A: There was very little support for studies in film and the arts. I remember when I applied for varsity sponsorship, being told that Arts did not fall under the Manpower (NMDS) portfolio. That was very hard. But I didn’t give up. I kept going back every day. It was a whole group of us going to apply, and people would give up and leave throughout the day, to the point where I’d be left alone with the cleaning ladies. Eventually the Director noticed me, and as we talked he told me I should rather try the following year. Since I already had the varsity admission, I insisted and pleaded my case. It worked out! It was a blessing that I got to go to film school.

 

Q: Are there any lessons that you drew from having encountered those challenges, which are applicable in the resolution of obstacles you face in your current journey?

A: Not giving up on what you want. I’m not really one for talking about religion because to me it’s individual and personal but yes I have a very strong faith and relationship with God. It’s complex and unique but most importantly it’s a freeing one because I know He accepts me as I am.

 

Q: Business owners are always looking to advance and expand the scope of their market reach. Of the workshops, film screenings and other events that Café What? has explored thus far, which venture excited you the most, and why?

A: All the events we have had have excited and inspired me a lot because it’s like discovery for me; meeting new people and seeing what’s possible. I have seen so much talent and that blows me away. Everything has its own quality and value. What excites me is people collaborating and creating new work from having met here, which is why this space was created.

 

Q: Café What? currently offers a range of beverages, including craft beers. Do you foresee possibly hosting promotion events for reviving locally emergent concepts such as the Africa Beer Festival?

A: The problem with the Africa Beer Festival was that although I had friends helping me with what they could, it was mostly on my shoulders and it was really hard to do without support. The Ministry of Tourism and LTDC did help sometimes with what little they had but it was heavy. That’s when I decided to look into creating a space where such events could be hosted. I’m looking into collaboration, finding how we can work to find ways to add value for other people. People have events they want to host but lack space so it’s important to me to offer this space and collaborate.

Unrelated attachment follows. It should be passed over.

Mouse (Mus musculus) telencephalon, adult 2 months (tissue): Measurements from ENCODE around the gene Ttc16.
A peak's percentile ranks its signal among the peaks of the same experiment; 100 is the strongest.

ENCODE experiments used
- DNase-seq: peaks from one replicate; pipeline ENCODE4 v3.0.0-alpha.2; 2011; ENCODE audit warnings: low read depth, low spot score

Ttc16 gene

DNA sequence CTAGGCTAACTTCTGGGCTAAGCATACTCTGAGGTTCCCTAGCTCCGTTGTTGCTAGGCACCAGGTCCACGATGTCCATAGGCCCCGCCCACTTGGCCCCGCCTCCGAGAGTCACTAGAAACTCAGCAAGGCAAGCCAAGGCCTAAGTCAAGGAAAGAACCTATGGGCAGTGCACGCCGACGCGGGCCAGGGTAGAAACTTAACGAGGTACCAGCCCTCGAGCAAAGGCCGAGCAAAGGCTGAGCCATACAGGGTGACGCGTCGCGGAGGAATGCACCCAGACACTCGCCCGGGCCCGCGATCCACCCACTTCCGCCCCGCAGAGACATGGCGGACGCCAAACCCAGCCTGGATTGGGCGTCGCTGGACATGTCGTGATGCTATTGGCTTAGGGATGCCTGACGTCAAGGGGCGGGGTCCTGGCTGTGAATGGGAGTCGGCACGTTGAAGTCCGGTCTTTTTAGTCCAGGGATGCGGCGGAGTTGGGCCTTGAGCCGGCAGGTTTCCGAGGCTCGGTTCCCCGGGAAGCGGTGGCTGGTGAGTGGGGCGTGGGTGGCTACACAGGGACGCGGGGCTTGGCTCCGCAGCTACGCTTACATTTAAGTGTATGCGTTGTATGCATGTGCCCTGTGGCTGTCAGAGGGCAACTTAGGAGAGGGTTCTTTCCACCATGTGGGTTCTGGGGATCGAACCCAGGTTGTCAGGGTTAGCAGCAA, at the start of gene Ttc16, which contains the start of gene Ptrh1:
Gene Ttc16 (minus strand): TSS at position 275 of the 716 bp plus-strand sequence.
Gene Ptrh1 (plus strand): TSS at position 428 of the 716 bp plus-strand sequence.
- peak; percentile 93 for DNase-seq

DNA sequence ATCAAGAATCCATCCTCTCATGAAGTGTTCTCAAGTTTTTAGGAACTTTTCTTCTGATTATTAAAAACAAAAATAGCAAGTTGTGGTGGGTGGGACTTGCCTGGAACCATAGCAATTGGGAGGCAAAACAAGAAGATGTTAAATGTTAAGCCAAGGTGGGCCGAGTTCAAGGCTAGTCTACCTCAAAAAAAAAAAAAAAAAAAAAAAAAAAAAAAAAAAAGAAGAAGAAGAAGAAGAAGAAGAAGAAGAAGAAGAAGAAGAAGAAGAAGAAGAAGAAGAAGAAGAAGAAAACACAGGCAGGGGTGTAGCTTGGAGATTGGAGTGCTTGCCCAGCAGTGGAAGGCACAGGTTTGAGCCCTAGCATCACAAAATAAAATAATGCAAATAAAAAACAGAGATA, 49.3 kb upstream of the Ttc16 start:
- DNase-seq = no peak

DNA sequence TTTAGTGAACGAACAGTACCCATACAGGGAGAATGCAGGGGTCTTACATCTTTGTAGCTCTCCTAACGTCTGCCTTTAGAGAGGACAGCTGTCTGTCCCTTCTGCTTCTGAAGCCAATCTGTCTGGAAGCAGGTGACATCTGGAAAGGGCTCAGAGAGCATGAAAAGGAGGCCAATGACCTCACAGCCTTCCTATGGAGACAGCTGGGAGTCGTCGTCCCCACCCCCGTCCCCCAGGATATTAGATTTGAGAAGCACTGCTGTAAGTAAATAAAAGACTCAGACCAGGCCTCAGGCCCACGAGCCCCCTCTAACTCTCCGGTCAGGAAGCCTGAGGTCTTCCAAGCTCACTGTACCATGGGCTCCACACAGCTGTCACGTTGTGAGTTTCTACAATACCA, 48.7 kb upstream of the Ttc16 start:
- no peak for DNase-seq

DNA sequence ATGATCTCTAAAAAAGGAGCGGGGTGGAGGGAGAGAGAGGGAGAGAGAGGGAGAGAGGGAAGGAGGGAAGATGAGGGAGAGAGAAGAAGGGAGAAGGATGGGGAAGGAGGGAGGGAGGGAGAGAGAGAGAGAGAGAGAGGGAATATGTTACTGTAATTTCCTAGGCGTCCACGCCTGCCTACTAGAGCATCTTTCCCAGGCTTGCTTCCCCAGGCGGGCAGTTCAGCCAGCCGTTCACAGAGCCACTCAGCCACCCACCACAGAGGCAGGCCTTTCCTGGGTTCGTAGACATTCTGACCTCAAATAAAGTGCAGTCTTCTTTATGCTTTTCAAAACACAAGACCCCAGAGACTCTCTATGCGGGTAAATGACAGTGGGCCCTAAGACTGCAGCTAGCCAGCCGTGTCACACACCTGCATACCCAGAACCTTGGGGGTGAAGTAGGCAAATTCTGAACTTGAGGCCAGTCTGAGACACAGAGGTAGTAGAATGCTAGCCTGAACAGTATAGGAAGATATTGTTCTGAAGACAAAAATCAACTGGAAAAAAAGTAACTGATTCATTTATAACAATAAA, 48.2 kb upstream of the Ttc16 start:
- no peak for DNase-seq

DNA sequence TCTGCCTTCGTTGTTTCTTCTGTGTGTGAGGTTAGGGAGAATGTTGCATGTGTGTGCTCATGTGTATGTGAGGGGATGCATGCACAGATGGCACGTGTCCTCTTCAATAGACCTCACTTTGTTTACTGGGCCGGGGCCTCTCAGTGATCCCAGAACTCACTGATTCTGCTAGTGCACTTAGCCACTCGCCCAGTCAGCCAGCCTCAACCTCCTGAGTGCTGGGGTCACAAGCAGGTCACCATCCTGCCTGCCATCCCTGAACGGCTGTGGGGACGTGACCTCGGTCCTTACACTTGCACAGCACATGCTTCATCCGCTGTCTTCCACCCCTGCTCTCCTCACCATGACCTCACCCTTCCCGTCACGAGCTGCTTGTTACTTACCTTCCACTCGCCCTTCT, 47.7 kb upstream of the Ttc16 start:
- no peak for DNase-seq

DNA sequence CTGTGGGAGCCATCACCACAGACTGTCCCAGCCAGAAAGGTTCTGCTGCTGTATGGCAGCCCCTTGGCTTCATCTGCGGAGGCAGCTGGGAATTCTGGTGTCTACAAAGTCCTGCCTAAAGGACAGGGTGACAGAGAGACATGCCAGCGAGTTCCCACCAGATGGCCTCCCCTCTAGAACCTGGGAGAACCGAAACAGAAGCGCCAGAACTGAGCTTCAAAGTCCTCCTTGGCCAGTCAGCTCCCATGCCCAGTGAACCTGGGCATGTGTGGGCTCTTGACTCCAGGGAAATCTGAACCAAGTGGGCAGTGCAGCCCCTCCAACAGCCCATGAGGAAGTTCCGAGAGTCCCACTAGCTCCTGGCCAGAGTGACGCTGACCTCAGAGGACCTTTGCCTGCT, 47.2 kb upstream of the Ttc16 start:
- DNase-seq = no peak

Q: Beyond the coffee and the menu, what do you hope to share with your patrons?

A: A spirit of creativity, an artistic spirit, of collaboration, entrepreneurship, excellence. A spirit of working towards the betterment of this country. There’s so much infighting and corruption; people think to get anywhere you have to be linked politically. I want people to rid themselves of that mind-set. Café What? is a safe space where people can come together. Very importantly, it’s a space where you can be yourself. Like I said, in Lesotho we don’t encourage diversity. I just want to encourage a space where you can be free. I’ve seen it here and I love it.

 

Q: Limkonkwing University has addressed a deficit in our local skills sector, by providing access and exposure to programs that were previously unavailable. How do you think Basotho can foster and promote creativity, artistic expression and entrepreneurship, beyond formal classroom settings?

A: I think the problem is we start too late. We only introduce things like entrepreneurship much later in schooling. So for most of your life you’re brought up in a society that says an office job is the only way to progress. I think we need to start encouraging an entrepreneurial spirit from a young age. We need to teach kids from a young age about entrepreneurship; start fostering creativity and have creativity classes beyond just kindergarten. We cannot say to our graduates be entrepreneurs when all their education there was nothing to prepare them for entrepreneurship.

 

Q: Your thoughts on our youth

A: They have so much energy and so much access to information; the world is closer now, and they know what’s going on in every part of it. I just wish there was something to harness and support that energy. They have really good energy and I believe they have the potential to effect great change.

 

 

He followed his aspirations, pursued his passions in the Arts despite minimal support for them in Lesotho, and has now succeeded in providing a much needed platform for artists and creatives in our country. As with all journeys, Kaizer has had his share of hurdles. Tenacity, faith and self-belief have helped mould him into who he is today.  Beyond the inspiration it endows, he is also a testament to everyone’s capacity to create our own life templates, and not allow limitations encountered to dictate our narratives.